Committees work to select new deans for colleges

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The two soon-to-be-vacated college dean positions for next fall will undergo a thorough screening process by search and screen committees, committee members said.

With the deans of the College of Engineering and Computer Science and the College of Business and Economics scheduled to depart at the end of the school year, the committees must find an applicant whose academic vision reflects those of the college and the university.

“Our aspirations have to match,” said Shan Barkataki, computer science professor and chair of the search and screen committee. “He or she makes (his or her) own path. And the path the college takes can’t be too far away. It’s very tough to find a good, solid chemistry.”

As chair of the search and screen committee, Barkataki said the committee’s task is to narrow down the applicant pool for the Dean of the College of Engineering and Computer Science in time for the Fall 2006 semester.

Because of a potential dean’s responsibilities and the financial compensation the university provides them with, determining which applicants warrant further consideration by the search committee is no small accomplishment, committee members and university officials said.

Barkataki said fundraising abilities are just one of the many attributes the search committee looks for in a potential dean, and that under the leadership of the college’s present dean, Sheng-taur Mau, the college was able to recently secure a $1 million gift.

Barkataki said many within the college would miss the guidance of Mau, who decided to return to teaching next year.

“It’s a lot of responsibility,” Barkataki said. “You have to be very talented with significant accomplishments in scholarly work and administration. But some people find fulfillment in doing what a dean is required to do.”

Abe Feinberg, chair of the search and screen committee for the dean of the College of Business and Economics, said the current dean, Fred Evans, has a limited three-year contract.

Working on a committee is time-consuming, and before Feinberg even begins to look at the applicants’ files, he must have the screening questionnaires approved, he said.

Feinberg, a professor in the Systems and Operations Management Department, said the committee would soon begin phone interviews and reference checks.

After two rounds of reducing the applicant pool, applicants are brought onto campus for face-to-face interviews with committee members in December, and by February the committee sends their report with the recommended top four or five candidates to the office of the provost, Feinberg said.

But even after the long process of searching for a new dean, there are no guarantees a dean will be selected.

“One possibility could be the provost rejects all of the candidates and the search is extended into a second year,” he said. “Sometimes it takes a while to get a good one.”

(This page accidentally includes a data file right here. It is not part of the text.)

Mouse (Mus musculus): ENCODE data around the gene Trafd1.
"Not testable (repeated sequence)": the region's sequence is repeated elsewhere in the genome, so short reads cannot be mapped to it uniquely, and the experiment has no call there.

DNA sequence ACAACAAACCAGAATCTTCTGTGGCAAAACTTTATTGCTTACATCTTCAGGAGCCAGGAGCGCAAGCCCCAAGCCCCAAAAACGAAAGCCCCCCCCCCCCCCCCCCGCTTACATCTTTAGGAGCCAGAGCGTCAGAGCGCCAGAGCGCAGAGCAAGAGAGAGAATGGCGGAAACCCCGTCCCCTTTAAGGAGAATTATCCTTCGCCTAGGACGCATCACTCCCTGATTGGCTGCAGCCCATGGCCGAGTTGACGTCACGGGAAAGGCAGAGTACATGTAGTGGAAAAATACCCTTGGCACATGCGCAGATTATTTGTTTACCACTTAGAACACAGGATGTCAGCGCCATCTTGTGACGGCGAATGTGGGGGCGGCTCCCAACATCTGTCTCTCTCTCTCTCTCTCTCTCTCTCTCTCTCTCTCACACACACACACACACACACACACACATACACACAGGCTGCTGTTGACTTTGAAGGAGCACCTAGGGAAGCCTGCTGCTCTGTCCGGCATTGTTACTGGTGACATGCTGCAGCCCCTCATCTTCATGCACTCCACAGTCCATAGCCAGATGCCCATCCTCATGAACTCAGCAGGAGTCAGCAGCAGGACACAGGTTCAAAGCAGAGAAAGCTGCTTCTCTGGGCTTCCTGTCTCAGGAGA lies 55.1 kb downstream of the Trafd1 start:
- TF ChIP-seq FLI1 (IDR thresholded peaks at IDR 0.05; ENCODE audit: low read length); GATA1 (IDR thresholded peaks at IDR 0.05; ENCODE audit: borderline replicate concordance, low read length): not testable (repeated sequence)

The opportunity of working on a search committee is usually reserved for senior faculty members, Feinberg said.

“Someone who arrived on campus a few years ago wouldn’t have the experience,” he said.

Before any candidate is offered a contract to sign, the proper search procedures listed in the Manual of Procedures for Search and Screen Committees for Academic-Administrative Positions must be followed, said Penny Jennings, associate vice president of Faculty Affairs at CSUN.

The manual explains how the makeup of the committee is determined, what the first order of business is for the elected members and how they are to evaluate candidates. It also describes with whom the committee will be working and submitting their reports to.

“It is important that the committee have clarity on the step-by-step process so that equity is ensured for everybody,” Jennings said. “Equity means that there has to be consistency in how we do the searches, consistency in the makeup of the committee, and that expectations are met and the process is followed.”

Jennings said the committee consults with personnel from the Office of Equity and Diversity, the Personnel Planning and Review Committee and eventually submits the top applicants’ files to Harry Hellenbrand, provost and vice president for Academic Affairs, for his final selection.

Filling a dean’s position involves advertising the vacancy on the national level and is a yearlong process, and sometimes deans are hired on an interim basis, Hellenbrand said.

“Sometimes we don’t want to hire a person (permanently) until we clarify what we want that person to do,” he said.

Randy Cohen, a biology professor and chair of the 2004-05 search committee for the dean of the College of Science and Mathematics, said committee members understand what is expected of them.

The dean’s first year is like the “honeymoon period,” where the faculty goes to great lengths to ensure that the transition runs smoothly, he said.

Cohen also said the faculty seems to be pleased with the committee’s recommendations and the provost’s selection, Jerry Stinner, who began his term as dean Summer 2005 after coming to CSUN from the University of Akron in Ohio.

“I believe it is the most important task at the university to fill the empty (dean) spots,” Cohen said. “It can be very intimidating if you’re helping to narrow down the choices. If you hire a good candidate, the university is better off. If you don’t, the university is not.”

Julio Morales can be reached at Julio.morales.605@csun.edu.